After suing to place the names of Blacks on the ballot in Mississippi in 1966, she ran for Congress as an independent against John Bell Williams, a segregationist. She lost, but, she said: “We ran strong, and that was a revelation. The year after, in 1967, we were able to elect Blacks in local elections.”
Mrs. Sanders would live to witness great progress on civil rights, but one breakthrough that she had hoped for — the removal of the Confederate battle emblem from Mississippi’s state flag — would not occur until four days after her death.
Mrs. Sanders was a full-fledged delegate to the 1972 national convention in Miami Beach and to at least five conventions after that. She was in Denver in 2008 when Barack Obama became the first Black presidential nominee from a major party, and she was in Philadelphia in 2016 when Hillary Clinton became the first female nominee (although Mrs. Sanders had supported Bernie Sanders in the primaries).
“She never expected any acclaim,” said the Rev. Edwin King, another founder of the Freedom Party, who was the chaplain of Tougaloo College in Jackson, Miss., in the 1960s. “But she would inspire people. Not like Fannie Lou Hamer, with magnificent speeches on the stump, but in the day-to-day managing of the party without ever pronouncing that ‘this is the way we have to do it.’”
Emma Ruby Lee Dunbar was born on Sept. 24, 1928, in Claiborne County, on the Mississippi River, near Vicksburg. She was the daughter of Abram Dunbar, a vocational agriculture teacher and high school principal, and Sarah Brown Miller.
She graduated from Alcorn Agricultural and Mechanical College (now Alcorn State University) in Lorman, Miss., the nation’s first Black land grant college, and studied toward a master’s degree in business at Indiana University in Bloomington.
She taught in Jefferson County, Miss., and in Jackson, and later served as the executive director of Hinds County community action programs. While working as an assistant to Representative Wayne Dowdy, a Mississippi Democrat, she played a role in the naming of the first federal building in the nation for a Black person, the Dr. A.H. McCoy Federal Building in Jackson, which honored a local dentist, insurance executive and civic leader.
She married William Sanders, and they lived in Jackson, running a restaurant together as well as a business school. He died earlier. In addition to their son Everett, she is survived by their sons William, Antonio and Johnathan; a daughter, Sarita Sanders Donaldson; her brother, Abram Dunbar; her sister, Carrie Parrot; 13 grandchildren and 11 great-grandchildren.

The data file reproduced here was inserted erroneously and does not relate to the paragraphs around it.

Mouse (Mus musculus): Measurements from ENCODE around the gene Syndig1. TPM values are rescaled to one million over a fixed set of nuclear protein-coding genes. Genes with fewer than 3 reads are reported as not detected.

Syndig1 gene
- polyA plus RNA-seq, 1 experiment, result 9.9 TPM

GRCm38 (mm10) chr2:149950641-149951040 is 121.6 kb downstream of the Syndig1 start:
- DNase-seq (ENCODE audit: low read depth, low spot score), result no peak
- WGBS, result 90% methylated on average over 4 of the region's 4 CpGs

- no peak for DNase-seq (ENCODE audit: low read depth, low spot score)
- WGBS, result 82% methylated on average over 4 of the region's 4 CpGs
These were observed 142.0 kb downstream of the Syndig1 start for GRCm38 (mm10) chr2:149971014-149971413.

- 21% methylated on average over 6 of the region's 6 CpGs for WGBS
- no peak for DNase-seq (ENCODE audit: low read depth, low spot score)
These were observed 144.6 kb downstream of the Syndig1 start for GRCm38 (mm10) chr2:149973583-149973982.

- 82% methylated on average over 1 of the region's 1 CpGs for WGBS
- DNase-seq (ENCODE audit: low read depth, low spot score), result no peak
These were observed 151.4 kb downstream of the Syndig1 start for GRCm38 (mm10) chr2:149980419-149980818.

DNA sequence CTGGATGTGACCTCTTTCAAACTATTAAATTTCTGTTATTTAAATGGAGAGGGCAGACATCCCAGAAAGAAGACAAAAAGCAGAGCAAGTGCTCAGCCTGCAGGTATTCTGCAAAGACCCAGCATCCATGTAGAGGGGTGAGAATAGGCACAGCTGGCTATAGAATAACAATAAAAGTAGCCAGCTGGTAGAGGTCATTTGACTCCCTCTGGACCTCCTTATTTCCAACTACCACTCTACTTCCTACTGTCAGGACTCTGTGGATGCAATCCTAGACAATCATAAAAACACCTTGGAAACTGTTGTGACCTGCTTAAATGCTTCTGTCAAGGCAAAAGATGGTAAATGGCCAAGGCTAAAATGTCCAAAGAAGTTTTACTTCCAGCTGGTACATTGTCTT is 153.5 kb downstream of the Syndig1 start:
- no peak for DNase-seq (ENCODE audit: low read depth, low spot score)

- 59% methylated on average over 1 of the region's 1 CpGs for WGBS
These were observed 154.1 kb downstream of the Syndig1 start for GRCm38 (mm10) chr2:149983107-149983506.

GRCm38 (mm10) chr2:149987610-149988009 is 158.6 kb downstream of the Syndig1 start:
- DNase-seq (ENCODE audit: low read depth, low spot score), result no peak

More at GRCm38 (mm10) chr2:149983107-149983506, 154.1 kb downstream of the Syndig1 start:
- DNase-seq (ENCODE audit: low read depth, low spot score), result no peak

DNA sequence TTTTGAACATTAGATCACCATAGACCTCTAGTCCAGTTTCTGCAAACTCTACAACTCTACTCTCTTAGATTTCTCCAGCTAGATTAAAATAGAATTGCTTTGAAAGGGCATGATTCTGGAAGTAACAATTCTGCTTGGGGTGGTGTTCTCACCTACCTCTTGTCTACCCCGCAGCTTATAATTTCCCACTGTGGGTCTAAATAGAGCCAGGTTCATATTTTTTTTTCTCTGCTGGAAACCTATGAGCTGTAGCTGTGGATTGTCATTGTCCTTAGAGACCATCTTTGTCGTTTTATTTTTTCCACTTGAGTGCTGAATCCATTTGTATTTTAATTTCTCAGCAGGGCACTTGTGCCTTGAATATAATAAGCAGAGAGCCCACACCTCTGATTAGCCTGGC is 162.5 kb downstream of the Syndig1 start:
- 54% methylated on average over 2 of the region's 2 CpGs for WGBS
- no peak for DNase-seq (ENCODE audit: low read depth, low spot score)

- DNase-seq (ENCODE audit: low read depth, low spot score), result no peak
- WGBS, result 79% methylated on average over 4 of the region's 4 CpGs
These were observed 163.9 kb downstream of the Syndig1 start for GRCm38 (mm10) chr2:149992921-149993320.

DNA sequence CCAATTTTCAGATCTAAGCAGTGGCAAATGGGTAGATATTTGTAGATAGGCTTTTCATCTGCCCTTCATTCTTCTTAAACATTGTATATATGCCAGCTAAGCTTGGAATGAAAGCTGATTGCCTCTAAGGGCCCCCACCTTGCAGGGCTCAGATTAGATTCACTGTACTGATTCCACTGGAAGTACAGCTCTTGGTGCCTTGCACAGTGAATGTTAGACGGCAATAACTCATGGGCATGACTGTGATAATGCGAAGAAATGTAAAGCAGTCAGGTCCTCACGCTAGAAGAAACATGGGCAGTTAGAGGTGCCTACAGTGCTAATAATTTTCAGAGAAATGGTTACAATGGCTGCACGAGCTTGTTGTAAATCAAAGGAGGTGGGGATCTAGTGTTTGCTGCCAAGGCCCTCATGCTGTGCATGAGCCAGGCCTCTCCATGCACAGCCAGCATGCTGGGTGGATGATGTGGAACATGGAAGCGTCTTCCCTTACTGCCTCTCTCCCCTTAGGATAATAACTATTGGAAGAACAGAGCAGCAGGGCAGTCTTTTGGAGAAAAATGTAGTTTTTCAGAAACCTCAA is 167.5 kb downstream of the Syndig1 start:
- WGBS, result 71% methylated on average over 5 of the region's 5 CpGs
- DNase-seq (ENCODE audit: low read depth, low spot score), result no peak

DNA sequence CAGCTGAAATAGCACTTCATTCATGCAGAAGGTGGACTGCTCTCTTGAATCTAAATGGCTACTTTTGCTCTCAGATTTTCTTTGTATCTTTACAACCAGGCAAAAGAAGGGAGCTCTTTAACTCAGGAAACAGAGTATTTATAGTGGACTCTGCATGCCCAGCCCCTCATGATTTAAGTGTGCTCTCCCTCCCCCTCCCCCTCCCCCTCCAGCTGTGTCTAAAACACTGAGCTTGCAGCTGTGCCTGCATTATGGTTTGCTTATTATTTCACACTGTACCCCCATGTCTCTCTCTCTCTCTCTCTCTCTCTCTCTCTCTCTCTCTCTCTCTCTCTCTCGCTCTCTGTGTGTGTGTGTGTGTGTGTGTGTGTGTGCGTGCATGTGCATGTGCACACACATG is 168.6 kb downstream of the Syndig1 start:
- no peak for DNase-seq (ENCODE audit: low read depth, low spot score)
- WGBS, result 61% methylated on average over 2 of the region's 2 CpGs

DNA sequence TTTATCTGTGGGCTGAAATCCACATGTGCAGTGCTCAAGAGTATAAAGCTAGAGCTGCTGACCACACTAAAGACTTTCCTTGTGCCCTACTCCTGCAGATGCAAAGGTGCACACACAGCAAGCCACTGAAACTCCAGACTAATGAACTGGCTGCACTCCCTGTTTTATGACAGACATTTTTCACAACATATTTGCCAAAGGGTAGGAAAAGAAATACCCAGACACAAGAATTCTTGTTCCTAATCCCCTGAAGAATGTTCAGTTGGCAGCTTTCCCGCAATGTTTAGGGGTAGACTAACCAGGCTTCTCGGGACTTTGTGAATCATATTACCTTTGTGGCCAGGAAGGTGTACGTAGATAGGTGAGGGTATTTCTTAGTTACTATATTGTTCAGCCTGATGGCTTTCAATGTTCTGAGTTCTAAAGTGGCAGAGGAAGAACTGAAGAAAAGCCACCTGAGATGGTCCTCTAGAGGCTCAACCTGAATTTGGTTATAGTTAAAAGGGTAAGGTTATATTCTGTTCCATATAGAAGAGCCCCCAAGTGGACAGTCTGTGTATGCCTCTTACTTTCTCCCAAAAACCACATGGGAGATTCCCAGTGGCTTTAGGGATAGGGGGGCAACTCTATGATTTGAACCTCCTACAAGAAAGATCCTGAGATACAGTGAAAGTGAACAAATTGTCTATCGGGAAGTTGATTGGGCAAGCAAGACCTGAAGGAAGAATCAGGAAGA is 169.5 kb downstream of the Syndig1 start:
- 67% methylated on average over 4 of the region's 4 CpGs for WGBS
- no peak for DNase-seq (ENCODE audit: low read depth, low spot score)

It was Everett who drew Mr. and Mrs. Sanders to activism in the early 1960s. As a student, he had joined a campaign demanding that Blacks be served in all-white restaurants and be allowed to worship in any church they chose. His parents jumped in to support the cause and took the lead.
“Most Black parents were telling their kids, ‘You can’t do this, it’s too dangerous,’” the Rev. Edwin King recalled in a phone interview. “She decided as a mother that some adults needed to be involved.”
Or, as Everett said of his parents, “They came along and they moved to the head of the class.”
Mrs. Sanders’s grandson Keelan Sanders said, “She didn’t want her own children to become involved in something that she didn’t have a very strong understanding of.”
In 2004, he became the first Black executive director of the state Democratic Party.
“She lived a long, giving and unselfish life on behalf of Mississippi and lit a fire for her children to carry the torch for her,” Mr. Sanders told The Jackson Free Press.
Everett Sanders said his mother was “proud of what she had accomplished, but concerned that there was so much that needed to be done.”
Even though she had officially retired from politics, she kept campaigning among her family. At the 2016 Democratic National Convention, Mrs. Sanders told The Clarion-Ledger of Jackson: “They know that when they get to 18, they have to register, and I want them to vote. I check.”
US Maryland GOP governor releasing book on his tenure